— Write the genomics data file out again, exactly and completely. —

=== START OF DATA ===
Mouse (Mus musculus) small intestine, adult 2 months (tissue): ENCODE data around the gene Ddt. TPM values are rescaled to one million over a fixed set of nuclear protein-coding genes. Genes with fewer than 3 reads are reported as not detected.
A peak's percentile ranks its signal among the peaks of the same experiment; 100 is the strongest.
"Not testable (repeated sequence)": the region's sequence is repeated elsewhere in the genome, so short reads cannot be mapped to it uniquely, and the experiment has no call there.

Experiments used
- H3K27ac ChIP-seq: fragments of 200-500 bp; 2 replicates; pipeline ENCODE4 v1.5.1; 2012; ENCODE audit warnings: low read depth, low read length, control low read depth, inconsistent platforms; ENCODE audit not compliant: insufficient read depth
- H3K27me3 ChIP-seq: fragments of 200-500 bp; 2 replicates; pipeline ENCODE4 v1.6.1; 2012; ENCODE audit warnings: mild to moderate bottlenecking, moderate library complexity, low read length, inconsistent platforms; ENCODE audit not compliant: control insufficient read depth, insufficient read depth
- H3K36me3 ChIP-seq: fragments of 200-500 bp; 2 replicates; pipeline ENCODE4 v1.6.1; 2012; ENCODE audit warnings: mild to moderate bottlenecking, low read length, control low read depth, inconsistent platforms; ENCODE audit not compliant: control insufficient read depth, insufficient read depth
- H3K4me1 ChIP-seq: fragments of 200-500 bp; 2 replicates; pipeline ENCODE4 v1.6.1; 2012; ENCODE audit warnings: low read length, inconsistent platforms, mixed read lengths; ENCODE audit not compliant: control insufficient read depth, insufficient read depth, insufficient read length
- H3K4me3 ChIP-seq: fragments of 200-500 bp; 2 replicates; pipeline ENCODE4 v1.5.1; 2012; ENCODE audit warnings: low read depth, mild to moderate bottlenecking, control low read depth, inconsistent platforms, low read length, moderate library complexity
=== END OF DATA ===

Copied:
Mouse (Mus musculus) small intestine, adult 2 months (tissue): ENCODE data around the gene Ddt. TPM values are rescaled to one million over a fixed set of nuclear protein-coding genes. Genes with fewer than 3 reads are reported as not detected.
A peak's percentile ranks its signal among the peaks of the same experiment; 100 is the strongest.
"Not testable (repeated sequence)": the region's sequence is repeated elsewhere in the genome, so short reads cannot be mapped to it uniquely, and the experiment has no call there.

Experiments used
- H3K27ac ChIP-seq: fragments of 200-500 bp; 2 replicates; pipeline ENCODE4 v1.5.1; 2012; ENCODE audit warnings: low read depth, low read length, control low read depth, inconsistent platforms; ENCODE audit not compliant: insufficient read depth
- H3K27me3 ChIP-seq: fragments of 200-500 bp; 2 replicates; pipeline ENCODE4 v1.6.1; 2012; ENCODE audit warnings: mild to moderate bottlenecking, moderate library complexity, low read length, inconsistent platforms; ENCODE audit not compliant: control insufficient read depth, insufficient read depth
- H3K36me3 ChIP-seq: fragments of 200-500 bp; 2 replicates; pipeline ENCODE4 v1.6.1; 2012; ENCODE audit warnings: mild to moderate bottlenecking, low read length, control low read depth, inconsistent platforms; ENCODE audit not compliant: control insufficient read depth, insufficient read depth
- H3K4me1 ChIP-seq: fragments of 200-500 bp; 2 replicates; pipeline ENCODE4 v1.6.1; 2012; ENCODE audit warnings: low read length, inconsistent platforms, mixed read lengths; ENCODE audit not compliant: control insufficient read depth, insufficient read depth, insufficient read length
- H3K4me3 ChIP-seq: fragments of 200-500 bp; 2 replicates; pipeline ENCODE4 v1.5.1; 2012; ENCODE audit warnings: low read depth, mild to moderate bottlenecking, control low read depth, inconsistent platforms, low read length, moderate library complexity